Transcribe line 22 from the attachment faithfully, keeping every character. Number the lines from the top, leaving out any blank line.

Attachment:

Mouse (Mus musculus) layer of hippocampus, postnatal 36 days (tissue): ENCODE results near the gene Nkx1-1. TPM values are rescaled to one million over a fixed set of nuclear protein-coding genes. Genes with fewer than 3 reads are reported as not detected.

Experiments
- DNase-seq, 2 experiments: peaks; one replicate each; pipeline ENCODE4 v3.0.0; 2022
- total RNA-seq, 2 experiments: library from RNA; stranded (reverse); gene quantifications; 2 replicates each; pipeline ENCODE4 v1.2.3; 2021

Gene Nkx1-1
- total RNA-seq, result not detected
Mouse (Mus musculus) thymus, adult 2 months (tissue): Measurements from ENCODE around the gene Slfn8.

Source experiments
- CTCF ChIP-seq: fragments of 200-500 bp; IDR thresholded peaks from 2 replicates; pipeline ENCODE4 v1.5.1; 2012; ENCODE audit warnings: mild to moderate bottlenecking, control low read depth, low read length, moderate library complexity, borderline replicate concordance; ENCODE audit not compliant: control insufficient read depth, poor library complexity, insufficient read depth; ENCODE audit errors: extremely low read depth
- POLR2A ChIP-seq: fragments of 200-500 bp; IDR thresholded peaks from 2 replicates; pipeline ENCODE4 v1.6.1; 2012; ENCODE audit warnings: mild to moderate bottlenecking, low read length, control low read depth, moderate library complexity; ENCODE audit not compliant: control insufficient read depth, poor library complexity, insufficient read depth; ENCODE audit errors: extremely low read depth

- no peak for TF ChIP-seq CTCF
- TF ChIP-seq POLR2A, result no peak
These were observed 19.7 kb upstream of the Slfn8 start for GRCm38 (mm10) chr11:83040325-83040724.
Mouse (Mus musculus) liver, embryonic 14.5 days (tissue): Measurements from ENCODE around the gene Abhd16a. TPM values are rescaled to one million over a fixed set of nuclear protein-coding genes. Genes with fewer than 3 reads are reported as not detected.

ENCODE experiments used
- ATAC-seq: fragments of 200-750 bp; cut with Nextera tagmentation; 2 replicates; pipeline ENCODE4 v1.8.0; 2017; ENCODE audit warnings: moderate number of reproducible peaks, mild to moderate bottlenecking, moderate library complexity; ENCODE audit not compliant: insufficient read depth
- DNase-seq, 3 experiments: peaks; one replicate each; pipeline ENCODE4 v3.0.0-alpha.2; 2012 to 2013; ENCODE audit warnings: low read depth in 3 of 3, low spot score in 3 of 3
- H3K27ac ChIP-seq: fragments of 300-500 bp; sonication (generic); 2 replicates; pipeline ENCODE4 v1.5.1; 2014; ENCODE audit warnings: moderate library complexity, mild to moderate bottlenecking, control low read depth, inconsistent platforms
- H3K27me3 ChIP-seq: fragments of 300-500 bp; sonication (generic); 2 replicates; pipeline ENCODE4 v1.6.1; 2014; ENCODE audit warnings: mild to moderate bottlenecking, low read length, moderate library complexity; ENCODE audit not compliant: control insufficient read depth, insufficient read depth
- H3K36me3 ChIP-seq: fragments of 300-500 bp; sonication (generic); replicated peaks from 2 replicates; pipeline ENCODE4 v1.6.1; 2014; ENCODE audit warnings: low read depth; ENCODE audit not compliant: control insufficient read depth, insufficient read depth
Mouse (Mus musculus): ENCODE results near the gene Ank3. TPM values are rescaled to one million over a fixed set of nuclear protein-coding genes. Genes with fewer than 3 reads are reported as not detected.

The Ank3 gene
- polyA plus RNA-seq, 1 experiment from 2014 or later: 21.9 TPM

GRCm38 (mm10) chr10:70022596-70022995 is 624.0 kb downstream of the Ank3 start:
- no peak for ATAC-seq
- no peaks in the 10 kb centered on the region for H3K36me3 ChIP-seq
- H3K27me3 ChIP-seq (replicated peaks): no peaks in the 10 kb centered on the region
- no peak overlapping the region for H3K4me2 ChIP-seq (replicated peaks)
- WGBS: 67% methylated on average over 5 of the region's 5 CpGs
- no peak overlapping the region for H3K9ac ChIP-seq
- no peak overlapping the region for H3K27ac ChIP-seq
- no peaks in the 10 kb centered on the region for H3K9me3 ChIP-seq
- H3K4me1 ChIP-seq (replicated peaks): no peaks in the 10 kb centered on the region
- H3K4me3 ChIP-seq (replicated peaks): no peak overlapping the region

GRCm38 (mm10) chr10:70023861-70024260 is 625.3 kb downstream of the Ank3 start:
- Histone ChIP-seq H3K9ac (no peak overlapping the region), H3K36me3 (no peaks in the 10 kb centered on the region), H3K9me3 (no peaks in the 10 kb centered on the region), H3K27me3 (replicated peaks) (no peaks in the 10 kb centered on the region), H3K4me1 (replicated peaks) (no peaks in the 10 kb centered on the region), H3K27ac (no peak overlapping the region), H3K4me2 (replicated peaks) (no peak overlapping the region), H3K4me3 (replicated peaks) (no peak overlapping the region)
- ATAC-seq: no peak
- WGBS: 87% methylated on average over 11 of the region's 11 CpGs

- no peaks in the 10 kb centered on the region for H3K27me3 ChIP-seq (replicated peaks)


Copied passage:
The Ank3 gene